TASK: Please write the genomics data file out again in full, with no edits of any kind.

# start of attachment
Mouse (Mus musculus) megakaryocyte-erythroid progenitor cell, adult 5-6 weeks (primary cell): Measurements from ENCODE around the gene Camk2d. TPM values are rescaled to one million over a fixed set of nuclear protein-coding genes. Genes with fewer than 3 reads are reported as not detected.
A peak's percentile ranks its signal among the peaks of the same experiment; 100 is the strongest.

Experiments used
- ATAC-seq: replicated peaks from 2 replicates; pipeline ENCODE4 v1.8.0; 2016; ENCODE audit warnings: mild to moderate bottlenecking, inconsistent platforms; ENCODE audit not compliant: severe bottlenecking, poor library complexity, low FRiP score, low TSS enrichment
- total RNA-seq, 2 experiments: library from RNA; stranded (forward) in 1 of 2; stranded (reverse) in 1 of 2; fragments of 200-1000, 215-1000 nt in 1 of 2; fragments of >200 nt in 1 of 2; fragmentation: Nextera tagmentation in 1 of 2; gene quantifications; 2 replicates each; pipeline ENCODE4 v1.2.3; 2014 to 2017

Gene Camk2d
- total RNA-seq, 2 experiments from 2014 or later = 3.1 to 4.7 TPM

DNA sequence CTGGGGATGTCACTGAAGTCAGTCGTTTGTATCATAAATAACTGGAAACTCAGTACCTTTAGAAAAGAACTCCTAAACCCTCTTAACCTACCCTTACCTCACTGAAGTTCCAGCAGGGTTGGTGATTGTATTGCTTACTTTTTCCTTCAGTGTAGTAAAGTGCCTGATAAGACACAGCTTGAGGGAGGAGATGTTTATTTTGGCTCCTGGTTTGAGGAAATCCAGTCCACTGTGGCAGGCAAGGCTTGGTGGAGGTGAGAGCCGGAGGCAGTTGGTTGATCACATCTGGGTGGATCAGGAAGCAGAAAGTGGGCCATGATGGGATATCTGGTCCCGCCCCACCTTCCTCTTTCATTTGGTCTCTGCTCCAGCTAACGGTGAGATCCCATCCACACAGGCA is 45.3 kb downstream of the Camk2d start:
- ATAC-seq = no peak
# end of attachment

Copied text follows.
Mouse (Mus musculus) megakaryocyte-erythroid progenitor cell, adult 5-6 weeks (primary cell): Measurements from ENCODE around the gene Camk2d. TPM values are rescaled to one million over a fixed set of nuclear protein-coding genes. Genes with fewer than 3 reads are reported as not detected.
A peak's percentile ranks its signal among the peaks of the same experiment; 100 is the strongest.

Experiments used
- ATAC-seq: replicated peaks from 2 replicates; pipeline ENCODE4 v1.8.0; 2016; ENCODE audit warnings: mild to moderate bottlenecking, inconsistent platforms; ENCODE audit not compliant: severe bottlenecking, poor library complexity, low FRiP score, low TSS enrichment
- total RNA-seq, 2 experiments: library from RNA; stranded (forward) in 1 of 2; stranded (reverse) in 1 of 2; fragments of 200-1000, 215-1000 nt in 1 of 2; fragments of >200 nt in 1 of 2; fragmentation: Nextera tagmentation in 1 of 2; gene quantifications; 2 replicates each; pipeline ENCODE4 v1.2.3; 2014 to 2017

Gene Camk2d
- total RNA-seq, 2 experiments from 2014 or later = 3.1 to 4.7 TPM

DNA sequence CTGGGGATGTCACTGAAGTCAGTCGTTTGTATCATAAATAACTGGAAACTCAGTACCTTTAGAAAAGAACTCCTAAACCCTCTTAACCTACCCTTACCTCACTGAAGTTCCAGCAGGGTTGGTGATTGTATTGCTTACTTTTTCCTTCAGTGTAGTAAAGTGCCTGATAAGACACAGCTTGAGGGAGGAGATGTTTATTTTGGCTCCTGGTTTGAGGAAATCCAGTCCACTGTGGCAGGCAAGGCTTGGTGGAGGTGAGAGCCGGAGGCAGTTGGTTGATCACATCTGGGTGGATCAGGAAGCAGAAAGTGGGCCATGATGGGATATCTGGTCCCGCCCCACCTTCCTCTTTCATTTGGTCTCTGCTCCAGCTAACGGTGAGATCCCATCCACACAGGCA is 45.3 kb downstream of the Camk2d start:
- ATAC-seq = no peak